Naoto Kan, the Japanese prime minister, has stepped up his efforts to promote overseas trade by concluding an agreement to build two civil nuclear reactors for Vietnam and to co-operate with the Vietnamese government on the exploration and refining of rare earth minerals.
Mr Kan met Nguyen Tan Dung, his Vietnamese counterpart, on Sunday after a summit of Asian leaders in Hanoi. A Japanese government spokesman said the two leaders held “fruitful discussions encompassing political, security, economic and other issues”, including development assistance and possible Japanese projects involving high-speed rail and metro systems.
在亚洲领导人峰会结束后，菅直人与越南总理阮晋勇(Nguyen Tan Dung)周日在河内进行了会晤。日本政府发言人表示，两位领导人“围绕政治、安全、经济和其他问题进行了富有成效的磋商”，其中包括发展援助以及涉及高铁和地铁系统在内的可能的日本项目。
The civil nuclear reactor deal is a coup for the Kan administration and the first significant order since it embarked on a policy of supporting exports of Japanese technology overseas.
The Kan administration has stated its goal of increasing infrastructure exports in order to support Japan’s economic growth. It has also been keen to promote Japan’s high-speed rail technology for use in Vietnam and other countries.
The Japanese nuclear project, which will be located in Ninh Thuan province, in southern Vietnam, is also the first order for the International Nuclear Energy Development of Japan Co, a public-private venture established last month designed to help export Japan’s nuclear technology.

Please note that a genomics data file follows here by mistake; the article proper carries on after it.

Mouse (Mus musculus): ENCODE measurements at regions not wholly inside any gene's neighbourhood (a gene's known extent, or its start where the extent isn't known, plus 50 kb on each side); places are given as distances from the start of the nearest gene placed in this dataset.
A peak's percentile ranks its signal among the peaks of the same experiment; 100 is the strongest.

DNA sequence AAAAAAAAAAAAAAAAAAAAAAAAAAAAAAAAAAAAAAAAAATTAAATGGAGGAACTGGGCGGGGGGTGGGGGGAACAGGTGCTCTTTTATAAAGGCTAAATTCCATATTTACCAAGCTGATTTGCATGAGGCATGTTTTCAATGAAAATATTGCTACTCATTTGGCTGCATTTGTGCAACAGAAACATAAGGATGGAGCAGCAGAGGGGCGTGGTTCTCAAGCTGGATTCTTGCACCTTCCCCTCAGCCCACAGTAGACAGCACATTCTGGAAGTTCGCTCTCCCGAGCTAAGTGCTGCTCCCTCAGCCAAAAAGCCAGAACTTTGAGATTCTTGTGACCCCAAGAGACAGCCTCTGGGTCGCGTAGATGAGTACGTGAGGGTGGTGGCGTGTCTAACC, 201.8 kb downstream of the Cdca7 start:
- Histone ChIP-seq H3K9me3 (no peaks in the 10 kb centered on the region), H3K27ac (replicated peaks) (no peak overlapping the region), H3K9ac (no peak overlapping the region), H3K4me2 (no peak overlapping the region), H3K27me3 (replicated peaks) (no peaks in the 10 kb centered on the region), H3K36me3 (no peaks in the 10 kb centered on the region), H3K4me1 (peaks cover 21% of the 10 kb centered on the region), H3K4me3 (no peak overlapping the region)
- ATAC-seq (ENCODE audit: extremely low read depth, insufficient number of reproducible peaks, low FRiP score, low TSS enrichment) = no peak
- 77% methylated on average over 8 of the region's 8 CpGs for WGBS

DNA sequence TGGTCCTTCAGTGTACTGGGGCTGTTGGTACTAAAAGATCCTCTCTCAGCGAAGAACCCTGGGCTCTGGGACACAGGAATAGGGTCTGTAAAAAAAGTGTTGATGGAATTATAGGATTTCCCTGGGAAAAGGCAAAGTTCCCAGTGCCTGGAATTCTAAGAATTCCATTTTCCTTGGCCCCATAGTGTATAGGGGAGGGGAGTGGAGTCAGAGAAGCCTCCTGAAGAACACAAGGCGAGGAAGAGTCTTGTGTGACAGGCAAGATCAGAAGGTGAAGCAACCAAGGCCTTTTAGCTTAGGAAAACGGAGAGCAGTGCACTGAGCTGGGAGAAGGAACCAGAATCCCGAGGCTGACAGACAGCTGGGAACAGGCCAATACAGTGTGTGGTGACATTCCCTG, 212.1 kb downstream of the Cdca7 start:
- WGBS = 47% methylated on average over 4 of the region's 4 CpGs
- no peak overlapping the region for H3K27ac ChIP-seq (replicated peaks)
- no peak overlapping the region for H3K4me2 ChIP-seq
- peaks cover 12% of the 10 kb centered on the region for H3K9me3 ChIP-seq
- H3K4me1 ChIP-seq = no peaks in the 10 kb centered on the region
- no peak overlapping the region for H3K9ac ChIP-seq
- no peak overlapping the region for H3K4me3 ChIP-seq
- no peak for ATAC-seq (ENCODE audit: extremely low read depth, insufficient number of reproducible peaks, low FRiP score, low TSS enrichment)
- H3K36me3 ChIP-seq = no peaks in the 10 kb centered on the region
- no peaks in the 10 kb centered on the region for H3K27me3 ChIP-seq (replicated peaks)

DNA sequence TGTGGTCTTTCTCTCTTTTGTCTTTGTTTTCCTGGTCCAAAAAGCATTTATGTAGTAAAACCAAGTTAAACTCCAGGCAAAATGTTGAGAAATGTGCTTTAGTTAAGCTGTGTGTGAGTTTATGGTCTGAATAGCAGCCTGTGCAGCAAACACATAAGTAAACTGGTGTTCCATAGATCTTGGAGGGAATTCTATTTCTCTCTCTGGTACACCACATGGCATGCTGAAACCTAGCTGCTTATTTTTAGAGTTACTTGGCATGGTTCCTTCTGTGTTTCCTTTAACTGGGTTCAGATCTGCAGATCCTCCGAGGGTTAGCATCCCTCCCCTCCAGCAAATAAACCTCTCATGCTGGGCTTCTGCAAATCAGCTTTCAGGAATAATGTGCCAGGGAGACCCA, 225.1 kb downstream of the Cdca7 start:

这个日本核项目将落址在越南南部的宁顺省，也是Japan Co国际核能开发(International Nuclear Energy Development of Japan Co)的首个订单。该公司是上月成立的一家政府和私人合资企业，旨在帮助出口日本的核技术。
Global competition to sell nuclear technology to power-hungry developing nations is heating up, with France, Japan, South Korea and the US leading the way.
France and South Korea have also been vying to secure nuclear power projects in Vietnam, which wants to generate as much as 20 per cent of its energy from nuclear by 2030.
The US concluded a memorandum of understanding on nuclear co-operation with Vietnam in March but Vietnam must sign a formal Section 123 agreement before it is allowed to import nuclear technology from the US.
In addition, Japanese and Vietnamese leaders have agreed to work together to exploit Vietnam’s reserves of rare earths, which are vital to the manufacture of technological products as diverse as wind turbines, car batteries and radar systems.
China produces 97 per cent of the world’s rare earths but this dominance has become more controversial as the government has steadily reduced export quotas for the minerals.
After meeting in Hanoi with her Chinese counterpart, Yang Jiechi, Hillary Clinton, the US secretary of state, said she had been reassured that “China has no intention of withholding these minerals from the market”.
But she said that, regardless of that assurance, the US and its allies in Japan and Europe would continue searching for new sources of rare earths.